From the 1500s to the 1900s, women’s lingerie was a set of garments and stringent structures designed to shape and transform the body so that it conformed to certain beauty and social standards. For example, the corset, which to this day is used for medical purposes, was originally born with an aesthetic purpose, and, over the centuries, it took on various shapes and sizes to adapt to the dominant fashions and standards. Traces of the corset are attested since the Cretan civilization, but its period of maximum use was from 1500 with Caterina de Medici. The life of the wife of the king of France, contrary to our expectations, was not easy: seen as a foreigner and criticized for her appearance, it is said that she invented the corset just to reduce her “curvy” waist, then imposing it to all the other women of the court. She is also remembered for her care of hygiene: she was the one who introduced in France the use of perfume and fragrances, as she could not stand her husband’s smell.
The corset was soon accompanied by the guardinfanti and crinoline, actual structures created to give the typical rounded shape to the skirts of the time, now attested by the representations of the time. To give rigidity to the corsets, whale bones were used in addition to splints of wood or metal. If in 1700 the corset became slightly more comfortable, in 1800, with the fashion of the thin waist, “wasp,” it became constrictive to the extreme.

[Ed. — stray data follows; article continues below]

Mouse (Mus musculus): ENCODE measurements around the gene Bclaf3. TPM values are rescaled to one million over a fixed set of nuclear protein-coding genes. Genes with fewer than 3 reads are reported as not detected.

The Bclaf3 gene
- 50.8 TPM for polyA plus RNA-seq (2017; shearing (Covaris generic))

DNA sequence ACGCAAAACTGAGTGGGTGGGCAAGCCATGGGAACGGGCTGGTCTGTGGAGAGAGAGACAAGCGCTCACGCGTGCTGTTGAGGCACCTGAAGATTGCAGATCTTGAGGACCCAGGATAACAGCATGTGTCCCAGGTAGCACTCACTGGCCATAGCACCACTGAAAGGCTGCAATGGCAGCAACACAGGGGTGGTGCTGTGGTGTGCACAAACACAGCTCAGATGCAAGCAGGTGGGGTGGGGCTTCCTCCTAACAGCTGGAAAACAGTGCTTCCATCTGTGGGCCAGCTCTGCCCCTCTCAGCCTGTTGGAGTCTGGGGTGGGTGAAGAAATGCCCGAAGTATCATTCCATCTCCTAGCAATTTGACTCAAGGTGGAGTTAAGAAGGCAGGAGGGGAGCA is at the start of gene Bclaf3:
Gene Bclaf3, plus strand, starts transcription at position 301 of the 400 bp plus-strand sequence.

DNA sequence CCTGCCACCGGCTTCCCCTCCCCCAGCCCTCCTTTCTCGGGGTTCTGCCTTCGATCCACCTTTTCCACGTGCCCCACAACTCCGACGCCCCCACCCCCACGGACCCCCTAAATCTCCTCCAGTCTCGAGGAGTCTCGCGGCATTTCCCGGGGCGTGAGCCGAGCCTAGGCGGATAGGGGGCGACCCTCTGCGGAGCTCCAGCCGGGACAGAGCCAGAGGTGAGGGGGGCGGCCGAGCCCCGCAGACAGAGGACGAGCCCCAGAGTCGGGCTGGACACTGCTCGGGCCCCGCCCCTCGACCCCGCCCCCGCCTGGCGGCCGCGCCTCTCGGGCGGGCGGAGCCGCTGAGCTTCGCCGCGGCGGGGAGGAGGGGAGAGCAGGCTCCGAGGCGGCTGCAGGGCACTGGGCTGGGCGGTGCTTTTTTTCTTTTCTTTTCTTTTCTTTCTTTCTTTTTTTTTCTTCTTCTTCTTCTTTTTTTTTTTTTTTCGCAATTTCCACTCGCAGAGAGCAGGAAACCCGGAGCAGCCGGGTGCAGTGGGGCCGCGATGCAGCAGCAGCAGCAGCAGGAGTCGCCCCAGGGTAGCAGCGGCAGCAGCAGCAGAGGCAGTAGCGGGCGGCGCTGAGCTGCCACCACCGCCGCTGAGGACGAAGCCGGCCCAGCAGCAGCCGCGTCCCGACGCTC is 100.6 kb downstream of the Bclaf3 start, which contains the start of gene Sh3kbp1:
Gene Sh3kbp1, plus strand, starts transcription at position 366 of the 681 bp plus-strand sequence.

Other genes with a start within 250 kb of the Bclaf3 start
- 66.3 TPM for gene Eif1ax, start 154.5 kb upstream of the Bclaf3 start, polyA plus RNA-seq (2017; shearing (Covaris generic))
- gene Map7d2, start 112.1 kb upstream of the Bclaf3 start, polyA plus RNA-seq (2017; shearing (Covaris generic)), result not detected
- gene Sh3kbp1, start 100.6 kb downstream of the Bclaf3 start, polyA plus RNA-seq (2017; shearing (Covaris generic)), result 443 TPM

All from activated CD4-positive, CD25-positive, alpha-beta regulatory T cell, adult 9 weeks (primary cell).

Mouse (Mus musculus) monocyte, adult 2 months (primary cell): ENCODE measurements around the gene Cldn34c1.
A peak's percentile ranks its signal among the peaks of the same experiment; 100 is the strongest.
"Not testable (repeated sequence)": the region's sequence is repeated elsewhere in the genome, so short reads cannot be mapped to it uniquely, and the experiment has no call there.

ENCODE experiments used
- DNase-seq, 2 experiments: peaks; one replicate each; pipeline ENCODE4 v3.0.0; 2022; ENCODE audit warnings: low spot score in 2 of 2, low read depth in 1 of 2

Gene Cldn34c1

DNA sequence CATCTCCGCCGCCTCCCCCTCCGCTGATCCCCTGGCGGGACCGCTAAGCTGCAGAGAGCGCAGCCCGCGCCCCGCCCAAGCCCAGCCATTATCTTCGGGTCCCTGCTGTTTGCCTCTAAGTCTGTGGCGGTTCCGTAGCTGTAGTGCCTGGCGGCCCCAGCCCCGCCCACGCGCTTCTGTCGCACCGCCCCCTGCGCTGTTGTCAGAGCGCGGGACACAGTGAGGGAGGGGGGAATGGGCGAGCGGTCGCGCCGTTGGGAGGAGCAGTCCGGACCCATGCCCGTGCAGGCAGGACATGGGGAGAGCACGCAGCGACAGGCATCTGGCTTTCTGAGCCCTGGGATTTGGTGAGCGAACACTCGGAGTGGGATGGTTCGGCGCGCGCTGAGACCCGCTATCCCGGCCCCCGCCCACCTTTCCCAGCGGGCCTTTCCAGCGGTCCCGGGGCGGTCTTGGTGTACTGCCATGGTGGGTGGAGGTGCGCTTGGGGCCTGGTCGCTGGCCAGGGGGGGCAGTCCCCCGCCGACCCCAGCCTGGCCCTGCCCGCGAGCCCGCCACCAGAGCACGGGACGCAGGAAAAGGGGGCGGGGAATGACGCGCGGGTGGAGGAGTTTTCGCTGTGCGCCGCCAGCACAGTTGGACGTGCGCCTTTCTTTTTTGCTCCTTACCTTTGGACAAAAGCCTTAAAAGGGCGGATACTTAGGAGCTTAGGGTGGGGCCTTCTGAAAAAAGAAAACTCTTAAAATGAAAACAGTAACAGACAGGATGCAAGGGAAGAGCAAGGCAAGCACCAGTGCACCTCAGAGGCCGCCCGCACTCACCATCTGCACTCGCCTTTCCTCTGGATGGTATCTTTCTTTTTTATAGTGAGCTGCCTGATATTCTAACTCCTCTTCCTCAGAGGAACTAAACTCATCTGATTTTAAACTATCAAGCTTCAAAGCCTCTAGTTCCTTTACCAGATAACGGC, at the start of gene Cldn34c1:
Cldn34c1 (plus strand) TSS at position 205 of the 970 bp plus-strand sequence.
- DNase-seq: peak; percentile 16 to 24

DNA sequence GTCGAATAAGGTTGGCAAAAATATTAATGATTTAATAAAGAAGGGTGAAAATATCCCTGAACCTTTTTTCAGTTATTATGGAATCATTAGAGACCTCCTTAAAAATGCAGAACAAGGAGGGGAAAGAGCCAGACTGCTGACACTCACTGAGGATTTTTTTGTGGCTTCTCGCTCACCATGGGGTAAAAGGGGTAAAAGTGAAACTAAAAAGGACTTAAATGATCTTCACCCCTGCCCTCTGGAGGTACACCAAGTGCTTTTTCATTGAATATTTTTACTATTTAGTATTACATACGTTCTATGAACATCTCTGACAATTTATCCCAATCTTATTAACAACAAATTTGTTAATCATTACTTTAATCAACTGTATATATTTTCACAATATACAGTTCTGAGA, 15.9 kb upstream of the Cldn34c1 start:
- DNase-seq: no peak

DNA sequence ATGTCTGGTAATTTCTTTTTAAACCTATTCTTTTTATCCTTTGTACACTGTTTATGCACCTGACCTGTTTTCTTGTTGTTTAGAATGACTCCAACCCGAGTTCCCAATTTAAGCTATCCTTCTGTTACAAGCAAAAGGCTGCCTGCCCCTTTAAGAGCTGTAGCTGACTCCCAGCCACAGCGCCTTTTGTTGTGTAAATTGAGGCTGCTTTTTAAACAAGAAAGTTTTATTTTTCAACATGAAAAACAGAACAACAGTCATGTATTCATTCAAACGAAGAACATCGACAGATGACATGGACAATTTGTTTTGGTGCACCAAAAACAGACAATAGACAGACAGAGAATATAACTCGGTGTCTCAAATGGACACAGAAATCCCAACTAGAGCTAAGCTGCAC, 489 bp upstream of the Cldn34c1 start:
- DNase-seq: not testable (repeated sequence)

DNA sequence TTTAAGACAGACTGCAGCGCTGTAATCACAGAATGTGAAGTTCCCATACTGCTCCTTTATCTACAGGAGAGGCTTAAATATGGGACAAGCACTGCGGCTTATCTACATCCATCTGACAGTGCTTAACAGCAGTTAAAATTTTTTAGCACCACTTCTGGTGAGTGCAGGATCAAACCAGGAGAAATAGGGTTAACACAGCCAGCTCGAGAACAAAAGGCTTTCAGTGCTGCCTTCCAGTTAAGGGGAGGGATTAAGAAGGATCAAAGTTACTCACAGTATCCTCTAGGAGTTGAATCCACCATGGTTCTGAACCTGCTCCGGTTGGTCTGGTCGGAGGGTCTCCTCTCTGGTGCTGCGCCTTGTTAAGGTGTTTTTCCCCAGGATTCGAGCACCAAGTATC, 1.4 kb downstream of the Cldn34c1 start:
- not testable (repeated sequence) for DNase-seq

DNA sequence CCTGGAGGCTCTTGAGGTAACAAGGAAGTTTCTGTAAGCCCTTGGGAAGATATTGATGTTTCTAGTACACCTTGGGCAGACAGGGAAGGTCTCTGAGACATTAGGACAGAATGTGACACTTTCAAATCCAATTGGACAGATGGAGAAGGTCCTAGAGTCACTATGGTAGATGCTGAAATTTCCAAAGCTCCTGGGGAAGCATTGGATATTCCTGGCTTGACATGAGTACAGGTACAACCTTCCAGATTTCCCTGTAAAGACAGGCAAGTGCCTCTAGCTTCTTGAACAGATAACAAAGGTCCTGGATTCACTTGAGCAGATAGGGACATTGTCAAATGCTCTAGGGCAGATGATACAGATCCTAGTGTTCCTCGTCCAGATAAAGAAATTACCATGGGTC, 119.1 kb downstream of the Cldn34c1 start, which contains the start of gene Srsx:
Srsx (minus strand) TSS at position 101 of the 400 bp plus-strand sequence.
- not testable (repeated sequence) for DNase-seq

Towards the end of the nineteenth century, medical studies began to be carried out on the use of the corset, which was recognized as the cause of several physical diseases in women, including the displacement of organs, and even mental problems ( it was believed that it could lead to hysteria). At that point, the underwear became a real trousseau, and there were more and more models available, to the point that the layers of underskirts went from one to five! Moreover, women used knickers similar to the male models, and stockings up to or above the knee, with garters attached.
The 1900s: an Era of “Intimate” Changes
The 1900s represents the era in which the main and most sudden changes in terms of women’s underwear took place and one of the most important figures in this regard was Caresse Crosby (1891-1970): an American activist, publisher, and writer, as well as the inventor of the bra. Like many successful inventions, it was born from a mix of necessity and chance when 19-year-old Caresse wanted to attend a ball avoiding the constriction of the corset, so she decided to combine two handkerchiefs and a pink ribbon, creating the first bra as we know it today. Soon, word spread among the other girls, who saw how the young woman moved gracefully and freely, which was otherwise impossible because of the corset. On November 3, 1914, Caresse obtained a patent for the backless bra: the rest is history.